*I do like Iron Chef, though for a long time I didn’t like the American version. The original was just so far out there, like the Bob Ross of cooking shows. 

**Though my appreciation is not quite so naive as above, simplified as it is for this topic. There are many perfectly justifiable and important critiques of both cooking shows and Michael Pollan … for another time. 

***In the sense of the term John Berger uses it, in his excellent book Ways of Seeing.

Left alone with his judge, he fills the stage with his own sense of apocalypse, a blazing nihilism.

From a review of Sobata Komachi/Yoroboshi, London 2001 (The Observer).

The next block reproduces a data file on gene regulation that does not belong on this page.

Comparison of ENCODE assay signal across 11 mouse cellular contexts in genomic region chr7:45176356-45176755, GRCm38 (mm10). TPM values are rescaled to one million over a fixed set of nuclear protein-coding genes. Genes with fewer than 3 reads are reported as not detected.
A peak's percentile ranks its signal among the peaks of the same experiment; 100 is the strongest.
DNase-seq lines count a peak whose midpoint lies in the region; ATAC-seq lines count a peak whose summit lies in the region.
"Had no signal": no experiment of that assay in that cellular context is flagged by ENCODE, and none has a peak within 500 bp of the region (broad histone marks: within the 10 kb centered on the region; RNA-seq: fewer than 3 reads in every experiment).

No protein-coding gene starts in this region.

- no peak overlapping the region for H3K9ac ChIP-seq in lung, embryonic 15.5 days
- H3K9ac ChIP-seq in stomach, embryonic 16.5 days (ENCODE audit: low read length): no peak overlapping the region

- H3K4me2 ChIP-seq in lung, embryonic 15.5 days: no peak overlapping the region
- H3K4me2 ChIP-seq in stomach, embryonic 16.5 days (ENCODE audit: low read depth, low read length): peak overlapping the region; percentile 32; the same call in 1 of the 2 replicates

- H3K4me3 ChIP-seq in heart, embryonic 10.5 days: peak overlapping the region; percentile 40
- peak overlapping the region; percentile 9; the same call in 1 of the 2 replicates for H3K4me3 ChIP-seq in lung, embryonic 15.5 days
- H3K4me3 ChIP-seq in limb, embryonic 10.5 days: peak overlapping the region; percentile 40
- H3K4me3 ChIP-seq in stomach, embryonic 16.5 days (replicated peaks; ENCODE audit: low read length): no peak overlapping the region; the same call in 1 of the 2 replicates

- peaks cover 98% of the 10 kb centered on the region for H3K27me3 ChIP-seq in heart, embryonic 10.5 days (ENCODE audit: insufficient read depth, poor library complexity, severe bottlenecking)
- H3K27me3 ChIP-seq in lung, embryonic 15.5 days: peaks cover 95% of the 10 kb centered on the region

I saw Tatsuya Fujiwara as the titular blind young man in this, my introduction to Mishima and to Nō. For years, I had failed to figure out which play I had seen; as the internet got better, it got easier. That I have looked for an english translation for over a decade will tell you something about the impression this modernized version of an ancient Japanese drama had on me at the time.

I was drawn back to this text as I reflected on teaching Oedipus Rex this week, and fell into a reverie contemplating a modern production of this most enduring of tragedies (in this, a month of tragedies both local and national). Mishima’s stylized yet modern plays, both Yoroboshi and Sobata Komachi (‘a mausoleum beauty’), leaped immediately to mind. 

That I saw this production seems now to be serendipitous, if not luck beyond belief, staged as it was in London for less than a week. As one reviewer noted, it was “written in white heat, played at white heat,” and in that it evokes the terse, bitter retelling of the ancient myth, the curse on the House of Laius.